Israel limits Jewish access to the Temple Mount for reasons of political expediency—Jerusalem doesn’t want to cause problems with its ally Jordan, which controls the religious foundation responsible for Haram al-Sharif. Nonetheless, it’s an outrage. Why, in a free country like Israel, should Jews not be allowed to visit and pray at the most historically and religiously significant site in Jewish history?
Imagine if Muslims couldn’t pray at Haram al-Sharif. Comparisons to segregation would abound—just as African-Americans couldn’t drink from white water fountains, or sit at the front of a bus, Muslims aren’t allowed to pray at one of their holy sites. But Jews, according to Obama’s State Department, should have their rights to peaceful prayer even further abrogated at the Temple Mount. If Jews do pray there, on even walk there—in the capital of their own country, no less—then the cycle of violence will start back up again. And, naturally, the Jews will be to blame.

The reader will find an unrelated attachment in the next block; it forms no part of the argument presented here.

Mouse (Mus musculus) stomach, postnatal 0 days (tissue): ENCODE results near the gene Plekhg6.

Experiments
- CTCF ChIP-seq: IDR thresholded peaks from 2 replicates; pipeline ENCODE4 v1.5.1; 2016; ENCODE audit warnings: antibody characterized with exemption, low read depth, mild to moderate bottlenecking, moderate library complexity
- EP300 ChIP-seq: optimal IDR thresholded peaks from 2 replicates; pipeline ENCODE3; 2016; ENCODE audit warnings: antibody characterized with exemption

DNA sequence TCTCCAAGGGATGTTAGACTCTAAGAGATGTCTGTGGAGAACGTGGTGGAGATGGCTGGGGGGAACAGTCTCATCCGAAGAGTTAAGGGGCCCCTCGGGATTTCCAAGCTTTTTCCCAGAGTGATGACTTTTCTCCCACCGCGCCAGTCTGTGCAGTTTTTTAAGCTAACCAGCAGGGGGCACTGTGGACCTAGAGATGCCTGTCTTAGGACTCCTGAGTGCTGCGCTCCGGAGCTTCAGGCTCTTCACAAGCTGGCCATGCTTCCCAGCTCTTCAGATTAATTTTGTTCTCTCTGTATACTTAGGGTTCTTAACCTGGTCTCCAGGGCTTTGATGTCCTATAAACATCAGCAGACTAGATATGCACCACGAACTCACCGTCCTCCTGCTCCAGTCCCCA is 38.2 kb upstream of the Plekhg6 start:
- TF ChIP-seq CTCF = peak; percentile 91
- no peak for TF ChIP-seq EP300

In light of this blame-narrative, here’s what I’d be telling Abu Bakr al-Baghdadi about how need to reconfigure our policy:
Caliph, habibi, we need to get the Americans off our backs, and watching this new Palestinian intifada on TV gave me an idea. The Americans say we’re too violent. But how are we more violent than the Palestinians? These guys are stabbing babies. They’re stabbing kids on bicycles. This one guy ran a car into a bus stop and then started hacking at people with a meat cleaver. And then their martyrs stand there in the middle of the street waiting to get shot like zombies. But the Americans still call the PA an ally—they give them hundreds of millions of dollars a year and are likely to support their bid for statehood. Amazing! Forget about beheading Christians—we need to start killing Jews!